The island nation of Malta is only about 17 miles long and 9 miles wide, but it boasts over 350 churches. The quiet Church of St. Paul’s Shipwreck is neither the largest nor the most ornate on the island, but its namesake harkens to one of the most dramatic tales in the early Christian church, commemorating the shipwreck of St. Paul.
According to the story recorded in the Bible, Paul was being taken to Rome to be tried as a political rebel. However, the ship carrying him and some nearly 300 other people was caught in a violent storm. It ran aground near the north coast of Malta, and all aboard swam safely to land. The people of Malta welcomed the survivors, including Paul and his traveling companion and attending physician, Luke, warmly.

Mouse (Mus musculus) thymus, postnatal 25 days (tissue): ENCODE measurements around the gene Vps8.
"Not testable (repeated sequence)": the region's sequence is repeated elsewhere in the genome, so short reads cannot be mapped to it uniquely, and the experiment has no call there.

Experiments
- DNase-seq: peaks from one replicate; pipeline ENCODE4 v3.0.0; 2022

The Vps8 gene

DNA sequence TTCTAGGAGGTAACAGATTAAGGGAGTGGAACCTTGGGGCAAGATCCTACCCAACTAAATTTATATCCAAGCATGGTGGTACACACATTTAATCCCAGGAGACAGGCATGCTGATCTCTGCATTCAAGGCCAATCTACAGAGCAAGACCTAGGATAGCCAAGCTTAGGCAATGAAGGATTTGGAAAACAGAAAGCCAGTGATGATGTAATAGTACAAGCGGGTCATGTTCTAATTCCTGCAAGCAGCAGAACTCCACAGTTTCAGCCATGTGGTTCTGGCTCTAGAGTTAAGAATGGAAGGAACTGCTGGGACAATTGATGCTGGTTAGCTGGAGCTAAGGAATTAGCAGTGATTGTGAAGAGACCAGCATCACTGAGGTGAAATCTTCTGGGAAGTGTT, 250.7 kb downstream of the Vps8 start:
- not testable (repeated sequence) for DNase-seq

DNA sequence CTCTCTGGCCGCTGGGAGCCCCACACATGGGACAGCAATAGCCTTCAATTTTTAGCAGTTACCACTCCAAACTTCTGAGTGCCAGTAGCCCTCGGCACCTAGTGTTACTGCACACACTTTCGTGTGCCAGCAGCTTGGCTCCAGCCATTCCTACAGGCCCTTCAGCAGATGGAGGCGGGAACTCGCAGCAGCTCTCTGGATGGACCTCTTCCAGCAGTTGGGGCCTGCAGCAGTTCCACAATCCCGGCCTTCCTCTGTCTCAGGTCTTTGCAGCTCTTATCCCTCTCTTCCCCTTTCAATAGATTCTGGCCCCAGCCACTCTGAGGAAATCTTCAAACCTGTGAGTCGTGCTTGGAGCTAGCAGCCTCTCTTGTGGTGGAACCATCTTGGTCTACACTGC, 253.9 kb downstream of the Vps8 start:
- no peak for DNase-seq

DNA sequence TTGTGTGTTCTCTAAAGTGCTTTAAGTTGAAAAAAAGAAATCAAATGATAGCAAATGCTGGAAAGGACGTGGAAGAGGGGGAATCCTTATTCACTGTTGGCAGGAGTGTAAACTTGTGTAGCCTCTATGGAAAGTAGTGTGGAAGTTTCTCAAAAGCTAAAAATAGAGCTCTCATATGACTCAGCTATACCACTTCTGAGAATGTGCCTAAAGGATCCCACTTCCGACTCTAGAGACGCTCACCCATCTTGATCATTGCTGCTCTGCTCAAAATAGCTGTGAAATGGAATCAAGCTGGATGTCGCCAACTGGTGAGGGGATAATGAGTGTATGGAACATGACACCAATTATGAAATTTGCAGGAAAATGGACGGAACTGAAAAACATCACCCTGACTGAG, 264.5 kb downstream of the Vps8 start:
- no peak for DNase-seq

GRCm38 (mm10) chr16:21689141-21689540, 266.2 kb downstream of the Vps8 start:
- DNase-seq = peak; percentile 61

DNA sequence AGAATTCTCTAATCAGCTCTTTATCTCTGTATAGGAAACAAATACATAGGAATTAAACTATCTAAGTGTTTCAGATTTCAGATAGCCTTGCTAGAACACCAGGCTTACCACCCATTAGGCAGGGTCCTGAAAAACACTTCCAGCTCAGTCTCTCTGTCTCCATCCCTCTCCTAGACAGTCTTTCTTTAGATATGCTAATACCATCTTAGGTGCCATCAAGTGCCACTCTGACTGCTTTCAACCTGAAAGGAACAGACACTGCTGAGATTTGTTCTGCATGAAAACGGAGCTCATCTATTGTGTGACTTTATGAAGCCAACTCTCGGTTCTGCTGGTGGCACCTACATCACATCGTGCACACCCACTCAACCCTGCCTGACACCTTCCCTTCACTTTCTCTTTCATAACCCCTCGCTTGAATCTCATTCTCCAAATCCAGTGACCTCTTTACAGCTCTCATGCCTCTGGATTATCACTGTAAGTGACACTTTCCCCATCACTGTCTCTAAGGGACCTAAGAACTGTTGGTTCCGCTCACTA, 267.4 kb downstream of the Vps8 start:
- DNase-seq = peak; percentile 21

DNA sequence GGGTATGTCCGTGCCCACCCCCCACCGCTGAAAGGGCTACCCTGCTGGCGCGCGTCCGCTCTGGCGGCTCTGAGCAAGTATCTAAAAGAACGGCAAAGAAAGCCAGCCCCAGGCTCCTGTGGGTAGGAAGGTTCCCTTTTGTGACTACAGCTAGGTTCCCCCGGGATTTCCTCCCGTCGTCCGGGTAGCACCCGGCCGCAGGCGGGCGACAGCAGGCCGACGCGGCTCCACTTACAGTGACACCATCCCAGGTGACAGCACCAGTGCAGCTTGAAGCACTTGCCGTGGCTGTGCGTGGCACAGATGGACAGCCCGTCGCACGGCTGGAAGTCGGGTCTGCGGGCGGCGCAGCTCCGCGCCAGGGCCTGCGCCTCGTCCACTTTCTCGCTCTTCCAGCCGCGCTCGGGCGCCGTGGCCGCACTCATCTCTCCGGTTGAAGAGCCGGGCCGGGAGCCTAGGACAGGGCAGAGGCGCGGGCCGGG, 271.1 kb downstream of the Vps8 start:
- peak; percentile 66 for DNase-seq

Though the actual site of St. Paul’s shipwreck in Malta is unknown, St. Paul’s Island in St. Paul’s Bay marks the event with a statue dedicated, of course, to St. Paul. The Church of St. Paul’s Shipwreck is one of the oldest Roman Catholic parish churches in Malta and is dedicated to St. Paul’s brief time on the island. Situated in the capital city of Valletta, the church traces its origins to the 1570s. It was designed by Maltese architect Girolamo Cassar and completed in 1582. Today the church building is listed on the National Inventory of the Cultural Property of the Maltese Islands.